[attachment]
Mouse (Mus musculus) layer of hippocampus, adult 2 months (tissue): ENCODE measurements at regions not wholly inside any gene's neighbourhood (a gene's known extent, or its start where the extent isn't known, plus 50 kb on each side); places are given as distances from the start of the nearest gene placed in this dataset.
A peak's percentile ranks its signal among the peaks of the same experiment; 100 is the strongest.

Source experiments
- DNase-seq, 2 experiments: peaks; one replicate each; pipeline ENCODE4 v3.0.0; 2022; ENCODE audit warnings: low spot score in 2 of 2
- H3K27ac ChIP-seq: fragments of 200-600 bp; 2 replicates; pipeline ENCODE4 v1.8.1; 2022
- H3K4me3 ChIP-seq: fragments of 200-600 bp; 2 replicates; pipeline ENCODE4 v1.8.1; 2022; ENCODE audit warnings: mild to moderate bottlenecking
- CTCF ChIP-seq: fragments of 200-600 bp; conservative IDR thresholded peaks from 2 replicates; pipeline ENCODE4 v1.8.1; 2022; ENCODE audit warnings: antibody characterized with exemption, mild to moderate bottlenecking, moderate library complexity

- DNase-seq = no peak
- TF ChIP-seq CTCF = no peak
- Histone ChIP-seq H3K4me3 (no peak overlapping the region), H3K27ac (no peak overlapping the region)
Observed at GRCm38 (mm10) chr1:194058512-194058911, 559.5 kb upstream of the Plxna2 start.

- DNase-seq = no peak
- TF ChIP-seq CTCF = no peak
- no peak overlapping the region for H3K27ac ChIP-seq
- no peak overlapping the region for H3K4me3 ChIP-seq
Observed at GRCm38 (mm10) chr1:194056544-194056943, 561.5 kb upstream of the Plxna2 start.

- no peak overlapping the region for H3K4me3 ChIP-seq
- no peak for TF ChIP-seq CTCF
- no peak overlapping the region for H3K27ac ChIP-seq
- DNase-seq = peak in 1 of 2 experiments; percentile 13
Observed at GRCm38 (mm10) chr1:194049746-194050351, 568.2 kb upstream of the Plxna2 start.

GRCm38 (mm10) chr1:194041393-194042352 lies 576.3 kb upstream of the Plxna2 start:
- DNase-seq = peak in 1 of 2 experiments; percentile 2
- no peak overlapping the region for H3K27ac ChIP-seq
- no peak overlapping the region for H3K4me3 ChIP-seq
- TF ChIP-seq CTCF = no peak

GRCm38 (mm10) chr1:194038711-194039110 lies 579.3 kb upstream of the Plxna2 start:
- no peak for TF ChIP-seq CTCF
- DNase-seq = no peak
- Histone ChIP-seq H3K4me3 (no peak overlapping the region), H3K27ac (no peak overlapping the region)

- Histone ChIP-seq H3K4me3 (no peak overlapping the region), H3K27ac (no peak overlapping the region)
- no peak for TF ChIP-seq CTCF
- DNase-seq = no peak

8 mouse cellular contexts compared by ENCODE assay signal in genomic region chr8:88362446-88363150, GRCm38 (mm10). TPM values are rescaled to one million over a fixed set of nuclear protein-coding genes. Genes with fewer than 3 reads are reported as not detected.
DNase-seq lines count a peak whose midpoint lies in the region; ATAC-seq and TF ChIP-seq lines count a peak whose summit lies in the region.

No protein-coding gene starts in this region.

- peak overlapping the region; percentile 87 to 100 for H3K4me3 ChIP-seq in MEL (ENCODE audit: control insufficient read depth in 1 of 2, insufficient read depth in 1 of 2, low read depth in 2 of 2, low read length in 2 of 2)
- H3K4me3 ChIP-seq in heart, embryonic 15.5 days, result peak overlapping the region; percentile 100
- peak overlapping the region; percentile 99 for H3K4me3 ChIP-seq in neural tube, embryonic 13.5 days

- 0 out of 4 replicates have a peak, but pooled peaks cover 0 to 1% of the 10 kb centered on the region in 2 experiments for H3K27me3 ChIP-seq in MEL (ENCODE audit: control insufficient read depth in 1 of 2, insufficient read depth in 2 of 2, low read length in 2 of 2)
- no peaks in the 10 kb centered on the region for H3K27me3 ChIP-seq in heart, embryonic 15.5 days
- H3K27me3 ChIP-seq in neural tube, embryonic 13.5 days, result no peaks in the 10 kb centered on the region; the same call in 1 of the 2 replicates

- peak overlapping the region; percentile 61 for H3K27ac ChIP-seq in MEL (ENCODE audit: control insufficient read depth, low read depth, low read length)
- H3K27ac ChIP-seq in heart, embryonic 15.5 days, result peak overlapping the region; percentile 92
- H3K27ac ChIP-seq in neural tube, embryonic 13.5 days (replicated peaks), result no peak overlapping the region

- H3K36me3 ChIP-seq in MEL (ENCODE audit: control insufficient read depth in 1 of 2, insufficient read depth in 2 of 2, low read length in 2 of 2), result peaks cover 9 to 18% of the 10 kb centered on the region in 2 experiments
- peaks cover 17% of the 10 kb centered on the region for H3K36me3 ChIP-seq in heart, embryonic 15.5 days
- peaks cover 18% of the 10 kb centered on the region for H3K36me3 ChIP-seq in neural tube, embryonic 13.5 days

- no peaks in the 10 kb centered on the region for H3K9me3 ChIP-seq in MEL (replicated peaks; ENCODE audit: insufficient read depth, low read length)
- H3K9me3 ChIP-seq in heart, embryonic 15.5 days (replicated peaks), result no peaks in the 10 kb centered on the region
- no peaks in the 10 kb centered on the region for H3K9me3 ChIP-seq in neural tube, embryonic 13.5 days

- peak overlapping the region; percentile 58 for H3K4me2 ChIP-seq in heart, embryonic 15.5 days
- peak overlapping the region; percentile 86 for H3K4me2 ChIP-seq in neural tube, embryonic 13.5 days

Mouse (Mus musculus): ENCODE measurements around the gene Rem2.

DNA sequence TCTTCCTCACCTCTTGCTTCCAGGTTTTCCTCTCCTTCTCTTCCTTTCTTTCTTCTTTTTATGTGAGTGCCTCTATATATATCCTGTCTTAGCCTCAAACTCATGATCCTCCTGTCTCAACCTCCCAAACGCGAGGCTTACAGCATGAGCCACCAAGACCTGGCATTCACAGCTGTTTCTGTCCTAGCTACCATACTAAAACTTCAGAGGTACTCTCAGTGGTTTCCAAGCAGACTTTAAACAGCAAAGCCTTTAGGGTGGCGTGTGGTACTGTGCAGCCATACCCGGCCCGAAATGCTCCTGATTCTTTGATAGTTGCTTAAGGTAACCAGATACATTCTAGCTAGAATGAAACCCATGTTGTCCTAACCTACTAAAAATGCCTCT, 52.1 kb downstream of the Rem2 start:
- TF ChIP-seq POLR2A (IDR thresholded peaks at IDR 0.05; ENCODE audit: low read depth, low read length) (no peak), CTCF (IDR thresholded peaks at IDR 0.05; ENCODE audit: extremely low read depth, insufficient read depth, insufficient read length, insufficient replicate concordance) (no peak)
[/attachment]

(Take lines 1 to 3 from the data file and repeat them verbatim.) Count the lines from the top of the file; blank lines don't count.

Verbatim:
Mouse (Mus musculus) layer of hippocampus, adult 2 months (tissue): ENCODE measurements at regions not wholly inside any gene's neighbourhood (a gene's known extent, or its start where the extent isn't known, plus 50 kb on each side); places are given as distances from the start of the nearest gene placed in this dataset.
A peak's percentile ranks its signal among the peaks of the same experiment; 100 is the strongest.

Source experiments